baobab

I pierce through stubborn terrain every morning
Cycle back through the grasslands in the afternoon
Our dilapidated school is a luxury in these parts
Most of my peers are cattle herders like their great grandfathers
Somehow they are able to count
And know every plant in the vicinity
Only attending the school at the top of the mountain

I don’t like school much
Teachers always talking about everywhere but here
I love the challenge of getting to school
The weather gets to add to the excitement
Periodically reminding me that the heavens can be unforgiving
When you’re going downhill on wet gravel
You get to understand gradient in your mother tongue
I take my chances with caution
There’s no emergency number here
Unless you regard a congress of baboons as paramedics
Or expect a pack of hungry lions to forgo a happy meal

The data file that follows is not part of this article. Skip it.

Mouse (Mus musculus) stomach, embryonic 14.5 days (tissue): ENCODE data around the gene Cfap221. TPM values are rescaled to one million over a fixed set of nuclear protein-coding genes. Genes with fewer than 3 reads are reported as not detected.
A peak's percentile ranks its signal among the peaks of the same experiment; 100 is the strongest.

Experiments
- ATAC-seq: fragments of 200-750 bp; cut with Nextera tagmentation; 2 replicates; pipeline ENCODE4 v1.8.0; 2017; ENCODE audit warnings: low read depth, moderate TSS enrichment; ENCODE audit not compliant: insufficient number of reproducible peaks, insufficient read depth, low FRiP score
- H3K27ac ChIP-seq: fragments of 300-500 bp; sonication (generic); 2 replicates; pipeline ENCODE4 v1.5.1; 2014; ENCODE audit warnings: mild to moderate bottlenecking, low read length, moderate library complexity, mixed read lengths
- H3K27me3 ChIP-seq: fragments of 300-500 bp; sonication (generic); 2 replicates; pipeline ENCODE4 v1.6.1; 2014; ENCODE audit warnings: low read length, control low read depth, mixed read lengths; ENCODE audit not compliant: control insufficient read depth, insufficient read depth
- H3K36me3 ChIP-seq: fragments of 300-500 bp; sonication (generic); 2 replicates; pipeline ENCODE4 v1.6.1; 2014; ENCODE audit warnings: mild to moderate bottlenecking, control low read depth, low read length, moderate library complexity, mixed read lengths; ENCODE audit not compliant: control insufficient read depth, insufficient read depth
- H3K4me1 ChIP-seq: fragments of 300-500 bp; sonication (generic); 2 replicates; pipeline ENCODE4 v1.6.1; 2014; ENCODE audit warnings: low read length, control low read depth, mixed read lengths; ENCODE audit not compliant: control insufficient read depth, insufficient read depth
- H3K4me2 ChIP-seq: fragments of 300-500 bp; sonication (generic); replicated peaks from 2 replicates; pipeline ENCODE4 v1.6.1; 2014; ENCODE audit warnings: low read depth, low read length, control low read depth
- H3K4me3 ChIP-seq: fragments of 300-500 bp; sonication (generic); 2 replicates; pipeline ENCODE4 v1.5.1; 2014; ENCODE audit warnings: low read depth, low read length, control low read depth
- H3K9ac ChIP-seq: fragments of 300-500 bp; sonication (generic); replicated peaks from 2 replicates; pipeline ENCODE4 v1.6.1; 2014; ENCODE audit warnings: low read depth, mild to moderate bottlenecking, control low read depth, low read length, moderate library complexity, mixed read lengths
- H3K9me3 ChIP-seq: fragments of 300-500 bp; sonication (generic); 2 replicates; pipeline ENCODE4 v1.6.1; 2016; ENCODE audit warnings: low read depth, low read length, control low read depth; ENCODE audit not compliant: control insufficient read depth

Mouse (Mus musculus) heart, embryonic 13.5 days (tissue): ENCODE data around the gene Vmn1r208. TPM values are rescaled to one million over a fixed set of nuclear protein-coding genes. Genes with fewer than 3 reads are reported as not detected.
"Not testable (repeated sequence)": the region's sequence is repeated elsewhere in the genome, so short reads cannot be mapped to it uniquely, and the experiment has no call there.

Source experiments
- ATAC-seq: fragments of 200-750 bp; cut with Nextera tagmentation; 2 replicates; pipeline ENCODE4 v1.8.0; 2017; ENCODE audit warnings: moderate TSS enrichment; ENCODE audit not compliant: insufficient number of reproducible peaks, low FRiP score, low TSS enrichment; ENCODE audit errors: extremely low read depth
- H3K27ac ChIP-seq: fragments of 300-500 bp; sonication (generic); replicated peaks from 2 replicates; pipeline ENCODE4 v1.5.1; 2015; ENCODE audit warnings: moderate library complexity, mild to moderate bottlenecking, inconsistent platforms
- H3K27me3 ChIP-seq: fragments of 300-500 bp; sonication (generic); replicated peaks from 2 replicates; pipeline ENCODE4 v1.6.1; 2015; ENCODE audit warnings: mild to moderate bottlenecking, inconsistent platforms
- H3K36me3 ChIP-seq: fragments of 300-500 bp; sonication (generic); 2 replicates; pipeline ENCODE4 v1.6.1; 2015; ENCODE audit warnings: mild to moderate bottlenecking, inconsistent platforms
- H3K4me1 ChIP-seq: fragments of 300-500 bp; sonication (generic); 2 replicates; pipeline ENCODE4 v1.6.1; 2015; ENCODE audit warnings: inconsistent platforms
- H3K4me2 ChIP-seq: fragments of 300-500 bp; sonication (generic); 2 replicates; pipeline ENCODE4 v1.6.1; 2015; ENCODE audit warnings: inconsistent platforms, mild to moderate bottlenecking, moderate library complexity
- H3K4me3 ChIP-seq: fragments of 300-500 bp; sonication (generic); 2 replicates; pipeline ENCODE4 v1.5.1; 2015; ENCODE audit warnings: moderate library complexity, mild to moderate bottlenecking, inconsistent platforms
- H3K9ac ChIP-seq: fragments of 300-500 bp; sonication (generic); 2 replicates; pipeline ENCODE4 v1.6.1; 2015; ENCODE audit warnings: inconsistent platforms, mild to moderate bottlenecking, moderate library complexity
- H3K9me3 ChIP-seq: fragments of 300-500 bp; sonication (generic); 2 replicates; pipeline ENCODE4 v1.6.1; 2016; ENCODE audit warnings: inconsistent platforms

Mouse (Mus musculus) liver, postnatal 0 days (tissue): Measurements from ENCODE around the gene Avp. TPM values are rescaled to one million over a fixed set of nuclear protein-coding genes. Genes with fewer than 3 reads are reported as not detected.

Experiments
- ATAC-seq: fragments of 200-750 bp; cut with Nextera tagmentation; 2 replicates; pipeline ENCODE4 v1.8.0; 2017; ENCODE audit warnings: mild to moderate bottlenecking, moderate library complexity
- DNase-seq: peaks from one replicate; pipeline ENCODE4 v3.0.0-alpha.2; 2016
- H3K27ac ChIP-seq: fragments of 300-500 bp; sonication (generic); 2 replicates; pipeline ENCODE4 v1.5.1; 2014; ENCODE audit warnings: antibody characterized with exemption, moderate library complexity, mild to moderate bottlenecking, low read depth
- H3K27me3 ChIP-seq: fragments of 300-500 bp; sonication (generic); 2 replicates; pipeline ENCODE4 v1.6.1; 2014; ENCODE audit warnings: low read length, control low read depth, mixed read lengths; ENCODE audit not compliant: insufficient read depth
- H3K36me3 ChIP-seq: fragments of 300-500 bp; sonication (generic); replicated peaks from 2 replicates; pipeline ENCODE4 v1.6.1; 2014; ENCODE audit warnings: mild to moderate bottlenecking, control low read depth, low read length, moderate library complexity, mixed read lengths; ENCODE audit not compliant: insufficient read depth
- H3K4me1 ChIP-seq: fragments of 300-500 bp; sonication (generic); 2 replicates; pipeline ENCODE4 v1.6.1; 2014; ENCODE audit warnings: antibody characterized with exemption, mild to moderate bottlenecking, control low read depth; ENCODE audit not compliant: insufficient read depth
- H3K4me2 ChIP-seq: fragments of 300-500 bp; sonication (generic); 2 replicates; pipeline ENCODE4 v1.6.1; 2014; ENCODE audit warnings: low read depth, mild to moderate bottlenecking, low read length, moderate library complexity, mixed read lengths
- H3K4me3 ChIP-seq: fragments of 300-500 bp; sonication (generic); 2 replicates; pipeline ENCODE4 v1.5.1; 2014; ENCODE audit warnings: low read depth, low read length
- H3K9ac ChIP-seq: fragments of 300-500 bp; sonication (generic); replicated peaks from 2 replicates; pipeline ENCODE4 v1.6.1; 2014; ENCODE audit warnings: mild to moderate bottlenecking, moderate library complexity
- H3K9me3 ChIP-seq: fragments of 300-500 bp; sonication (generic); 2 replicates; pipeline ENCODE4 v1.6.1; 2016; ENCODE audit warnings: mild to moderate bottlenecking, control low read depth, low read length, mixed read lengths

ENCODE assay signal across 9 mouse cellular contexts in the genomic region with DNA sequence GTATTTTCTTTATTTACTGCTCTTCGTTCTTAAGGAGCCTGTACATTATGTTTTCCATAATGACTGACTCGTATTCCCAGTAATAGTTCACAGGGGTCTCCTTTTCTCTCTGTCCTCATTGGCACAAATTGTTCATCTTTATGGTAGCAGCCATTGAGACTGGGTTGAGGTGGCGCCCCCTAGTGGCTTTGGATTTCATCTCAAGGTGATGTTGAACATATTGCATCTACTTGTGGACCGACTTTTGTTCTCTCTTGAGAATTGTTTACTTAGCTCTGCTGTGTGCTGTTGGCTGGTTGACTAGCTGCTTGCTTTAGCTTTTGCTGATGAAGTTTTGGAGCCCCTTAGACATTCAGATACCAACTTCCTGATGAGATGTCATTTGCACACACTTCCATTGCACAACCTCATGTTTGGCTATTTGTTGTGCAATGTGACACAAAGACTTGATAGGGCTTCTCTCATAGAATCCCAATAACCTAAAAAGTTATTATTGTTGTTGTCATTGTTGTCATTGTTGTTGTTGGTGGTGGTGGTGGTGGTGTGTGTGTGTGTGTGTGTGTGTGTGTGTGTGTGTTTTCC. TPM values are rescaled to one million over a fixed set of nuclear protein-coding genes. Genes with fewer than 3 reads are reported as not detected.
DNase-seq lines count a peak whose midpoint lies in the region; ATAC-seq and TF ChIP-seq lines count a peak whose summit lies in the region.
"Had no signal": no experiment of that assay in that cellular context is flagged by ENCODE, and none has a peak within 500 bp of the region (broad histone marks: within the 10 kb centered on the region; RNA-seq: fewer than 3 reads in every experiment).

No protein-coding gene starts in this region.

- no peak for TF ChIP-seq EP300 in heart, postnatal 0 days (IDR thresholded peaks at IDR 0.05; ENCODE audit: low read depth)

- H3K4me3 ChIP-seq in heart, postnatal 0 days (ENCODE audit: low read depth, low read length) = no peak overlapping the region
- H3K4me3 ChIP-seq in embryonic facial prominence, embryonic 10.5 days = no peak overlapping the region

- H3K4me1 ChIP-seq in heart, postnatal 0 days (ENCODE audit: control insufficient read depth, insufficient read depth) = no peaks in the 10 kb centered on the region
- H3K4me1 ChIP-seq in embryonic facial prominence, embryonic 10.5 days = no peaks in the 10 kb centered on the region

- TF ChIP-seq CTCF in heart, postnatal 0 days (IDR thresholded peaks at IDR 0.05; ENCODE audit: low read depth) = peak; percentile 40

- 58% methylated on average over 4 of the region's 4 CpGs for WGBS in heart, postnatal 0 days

Despite the dangers
I still have to get an education
I no longer want to be a doctor
Ebola kills all and sundry
Irrespective of qualifications
Nor do I want to be president
The soldiers have a tendency to run amok
Shooting the president for looting state coffers
Shooting the president for refusing foreign aid

I just want to be a well of knowledge
Like the old man in the village
Keep history stacked beneath the white of my hair
Watch the cycle of events unfold like an avid soccer fan
Tell stories to generations like the commentator on the wireless
Give perspective to the passing of time
Like the old man with a white crown
Grow old like a baobab

Copyright © knox mahlaba 2014

Author of: Back From The Dead: The Rising of an African Spirit

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